Sedgwick County's jail needs to better serve the mentally ill, who stay longer than other inmates and are of greater risk to themselves and others, Sheriff Robert Hinshaw says. Hinshaw has asked — again — for commissioners to support a mental health "pod" at the jail. It would house up to 49 inmates with severe and persistent mental illness and focus more on treatment.
Mentally ill offenders stay longer in jail than other inmates, increasing the cost to operate a facility already squeezed by overcrowding.
The 49 inmates Hinshaw said he would recommend for such a pod this year have been arrested a total of 324 times since 2005. Law enforcement arrested one of the inmates 20 times; the average number of arrests was 7.
Of the 49, 42 faced felony charges, and seven were accused of misdemeanor offenses. Authorities had charged four with murder or attempted murder.
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A lawsuit filed earlier this year accused the county and Sheriff's Office of negligence in the 2008 beating of a mentally ill inmate, Edgar Richard Jr.
While being held on a probation violation and awaiting a mental evaluation, Richard suffered a beating by a jail deputy in February 2008 that fractured his jaw and left him in intensive care for weeks. Former detention deputy Manuel Diaz pleaded no contest last year to aggravated battery in the case. Richard later died of stomach cancer.
The county has denied the allegations in the lawsuit, filed by a family member of Richard's, but Hinshaw said this week that a mental health pod "would have greatly reduced the chances of something like that happening. The primary motivation for me is the safety of my staff, safety of the inmates and the safety of the public."
Not all commissioners appear sold on the idea, though. Board members Kelly Parks, Karl Peterjohn and Gwen Welshimer last year were not in favor of a supplemental request for funding by the Sheriff's Office.
Hinshaw estimated in his budget request that the first full year of operation of such a pod would cost just more than $718,000.
Welshimer said Friday that she still has too may questions to be able to vote yes yet.
"I think it needs a lot more discussion,'' she said. "I'm not ready to say it's the right thing to do. That's the better part of a million dollars."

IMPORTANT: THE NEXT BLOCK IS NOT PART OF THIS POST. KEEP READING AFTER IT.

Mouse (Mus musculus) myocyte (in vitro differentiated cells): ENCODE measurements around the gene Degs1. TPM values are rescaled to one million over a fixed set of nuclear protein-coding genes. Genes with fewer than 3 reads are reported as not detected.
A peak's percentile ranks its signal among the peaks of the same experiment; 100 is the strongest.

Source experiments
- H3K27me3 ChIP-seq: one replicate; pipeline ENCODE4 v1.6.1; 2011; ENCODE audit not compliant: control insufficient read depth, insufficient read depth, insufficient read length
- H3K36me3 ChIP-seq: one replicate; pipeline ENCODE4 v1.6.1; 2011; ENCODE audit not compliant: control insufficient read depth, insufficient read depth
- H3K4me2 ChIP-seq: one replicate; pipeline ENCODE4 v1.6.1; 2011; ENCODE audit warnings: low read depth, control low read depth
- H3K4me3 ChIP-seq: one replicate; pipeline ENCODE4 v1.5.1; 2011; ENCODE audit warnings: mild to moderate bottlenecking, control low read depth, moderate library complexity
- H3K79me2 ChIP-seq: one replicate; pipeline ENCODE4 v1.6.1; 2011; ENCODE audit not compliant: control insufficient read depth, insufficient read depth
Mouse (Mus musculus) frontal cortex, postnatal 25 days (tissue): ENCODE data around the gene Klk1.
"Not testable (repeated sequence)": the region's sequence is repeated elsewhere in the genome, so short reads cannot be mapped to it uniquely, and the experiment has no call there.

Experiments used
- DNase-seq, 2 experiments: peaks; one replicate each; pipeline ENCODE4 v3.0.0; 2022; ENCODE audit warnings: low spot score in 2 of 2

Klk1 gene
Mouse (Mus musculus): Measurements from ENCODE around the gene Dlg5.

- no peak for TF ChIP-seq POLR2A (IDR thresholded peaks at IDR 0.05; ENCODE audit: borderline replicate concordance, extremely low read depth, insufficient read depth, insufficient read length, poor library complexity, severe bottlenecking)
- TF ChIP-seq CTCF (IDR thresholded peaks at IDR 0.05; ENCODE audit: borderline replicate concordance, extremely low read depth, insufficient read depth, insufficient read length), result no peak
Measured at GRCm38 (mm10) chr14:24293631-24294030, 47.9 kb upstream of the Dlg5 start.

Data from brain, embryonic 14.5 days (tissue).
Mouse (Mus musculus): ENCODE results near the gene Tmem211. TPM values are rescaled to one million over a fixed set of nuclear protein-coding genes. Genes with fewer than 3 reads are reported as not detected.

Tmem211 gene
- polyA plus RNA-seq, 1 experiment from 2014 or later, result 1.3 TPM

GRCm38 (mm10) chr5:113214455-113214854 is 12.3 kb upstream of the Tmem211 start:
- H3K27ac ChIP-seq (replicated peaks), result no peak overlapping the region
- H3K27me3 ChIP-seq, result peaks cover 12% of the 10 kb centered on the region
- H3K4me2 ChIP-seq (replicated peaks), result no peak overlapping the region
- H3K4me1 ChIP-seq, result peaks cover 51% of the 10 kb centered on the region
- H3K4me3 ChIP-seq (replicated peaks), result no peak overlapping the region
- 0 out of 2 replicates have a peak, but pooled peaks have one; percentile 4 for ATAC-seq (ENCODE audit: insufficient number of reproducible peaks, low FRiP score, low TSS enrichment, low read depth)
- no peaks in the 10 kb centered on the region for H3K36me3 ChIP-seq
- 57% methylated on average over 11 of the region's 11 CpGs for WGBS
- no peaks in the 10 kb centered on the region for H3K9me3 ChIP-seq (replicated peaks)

Commissioner Dave Unruh said this week that he absolutely supports a mental health pod.
"It's the right thing to do," he said. "It's best practice."
Emergencies, not treatment
The average length of stay in jail for the 49 inmates Hinshaw and his staff would have assigned to a mental health pod last year was just more than 286 days. The average length of stay for all inmates last year was 17.4 days, excluding inmates in booking.
The average length of stay for the 49 inmates Hinshaw would recommend for such a pod this year has dropped to 172 days but is still far greater than the average for most inmates.
"People with mental illness tend to stay in here longer," Hinshaw said. "The longer they're in here, the more problematic that can become."
Part of the problem with the way the jail deals with inmates with mental illnesses, Hinshaw said, is that "we deliver emergency care, not treatment."
Staff in such a pod would be specially trained, and inmates would be offered counseling and treatment. The jail would reconfigure space to make room for the pod. The majority of cost would be for staff to supervise the unit.
Other Kansas counties, including Shawnee and Johnson, as well as Jackson County in Missouri and Pima County in Arizona, have mental health pods, Hinshaw said.
"It's been very successful elsewhere," he said.
A study by the National Sheriff's Association in May found that there are three times more mentally ill people in jails and prisons than in hospitals, Hinshaw said.
He also noted that there are no long-term mental health facilities in Sedgwick County.
'Critical facet' of care
Gerry Litchti, president of the Wichita chapter of the National Alliance on Mental Illness, said his group is pushing commissioners to support funding for a mental health pod.
"It's definitely needed," he said. "When persons go into the jail and they're extremely symptomatic, being in a regular holding pod as they're processed is just extremely difficult. The risk factor is there for danger for themselves and other persons."
He said other jurisdictions have shown that special pods help ''get people assessed more quickly and stabilized more quickly in an environment that's conducive to that."
"We know that there's costs involved, but we feel it's a really critical facet for mental health services in the community."